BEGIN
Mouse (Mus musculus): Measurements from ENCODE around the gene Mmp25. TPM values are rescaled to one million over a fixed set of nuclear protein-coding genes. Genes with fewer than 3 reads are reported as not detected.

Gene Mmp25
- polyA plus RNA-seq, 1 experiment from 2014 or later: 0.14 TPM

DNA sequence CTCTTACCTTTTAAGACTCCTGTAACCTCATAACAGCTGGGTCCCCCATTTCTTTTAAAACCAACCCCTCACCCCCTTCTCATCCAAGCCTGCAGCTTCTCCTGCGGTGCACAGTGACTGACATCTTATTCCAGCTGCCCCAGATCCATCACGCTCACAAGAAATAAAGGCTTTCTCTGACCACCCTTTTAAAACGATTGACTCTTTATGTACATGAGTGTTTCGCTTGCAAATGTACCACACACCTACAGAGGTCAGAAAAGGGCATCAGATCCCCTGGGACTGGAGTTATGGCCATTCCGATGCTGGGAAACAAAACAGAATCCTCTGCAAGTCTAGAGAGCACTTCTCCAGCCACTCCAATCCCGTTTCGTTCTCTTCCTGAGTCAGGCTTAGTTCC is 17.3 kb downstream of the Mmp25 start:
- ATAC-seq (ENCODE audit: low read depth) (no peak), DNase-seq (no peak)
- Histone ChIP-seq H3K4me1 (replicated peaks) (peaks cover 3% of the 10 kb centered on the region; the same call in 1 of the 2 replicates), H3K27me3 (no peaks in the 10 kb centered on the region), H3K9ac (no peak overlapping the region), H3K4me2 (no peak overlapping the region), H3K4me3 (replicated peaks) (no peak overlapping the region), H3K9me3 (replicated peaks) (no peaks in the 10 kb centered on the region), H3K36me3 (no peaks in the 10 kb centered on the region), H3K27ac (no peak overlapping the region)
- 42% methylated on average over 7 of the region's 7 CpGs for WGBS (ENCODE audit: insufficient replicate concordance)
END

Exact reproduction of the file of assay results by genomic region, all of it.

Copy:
Mouse (Mus musculus): Measurements from ENCODE around the gene Mmp25. TPM values are rescaled to one million over a fixed set of nuclear protein-coding genes. Genes with fewer than 3 reads are reported as not detected.

Gene Mmp25
- polyA plus RNA-seq, 1 experiment from 2014 or later: 0.14 TPM

DNA sequence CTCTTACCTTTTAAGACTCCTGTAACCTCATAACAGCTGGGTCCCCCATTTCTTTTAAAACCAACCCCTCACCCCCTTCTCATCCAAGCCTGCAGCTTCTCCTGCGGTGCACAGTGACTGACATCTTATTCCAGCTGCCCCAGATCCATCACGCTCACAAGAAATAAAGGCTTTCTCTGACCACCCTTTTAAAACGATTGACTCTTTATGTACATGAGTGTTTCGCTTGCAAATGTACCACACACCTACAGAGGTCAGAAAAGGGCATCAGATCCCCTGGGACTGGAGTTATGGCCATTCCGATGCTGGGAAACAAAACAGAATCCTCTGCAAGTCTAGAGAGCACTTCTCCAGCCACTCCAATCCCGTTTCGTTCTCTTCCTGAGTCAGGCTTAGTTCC is 17.3 kb downstream of the Mmp25 start:
- ATAC-seq (ENCODE audit: low read depth) (no peak), DNase-seq (no peak)
- Histone ChIP-seq H3K4me1 (replicated peaks) (peaks cover 3% of the 10 kb centered on the region; the same call in 1 of the 2 replicates), H3K27me3 (no peaks in the 10 kb centered on the region), H3K9ac (no peak overlapping the region), H3K4me2 (no peak overlapping the region), H3K4me3 (replicated peaks) (no peak overlapping the region), H3K9me3 (replicated peaks) (no peaks in the 10 kb centered on the region), H3K36me3 (no peaks in the 10 kb centered on the region), H3K27ac (no peak overlapping the region)
- 42% methylated on average over 7 of the region's 7 CpGs for WGBS (ENCODE audit: insufficient replicate concordance)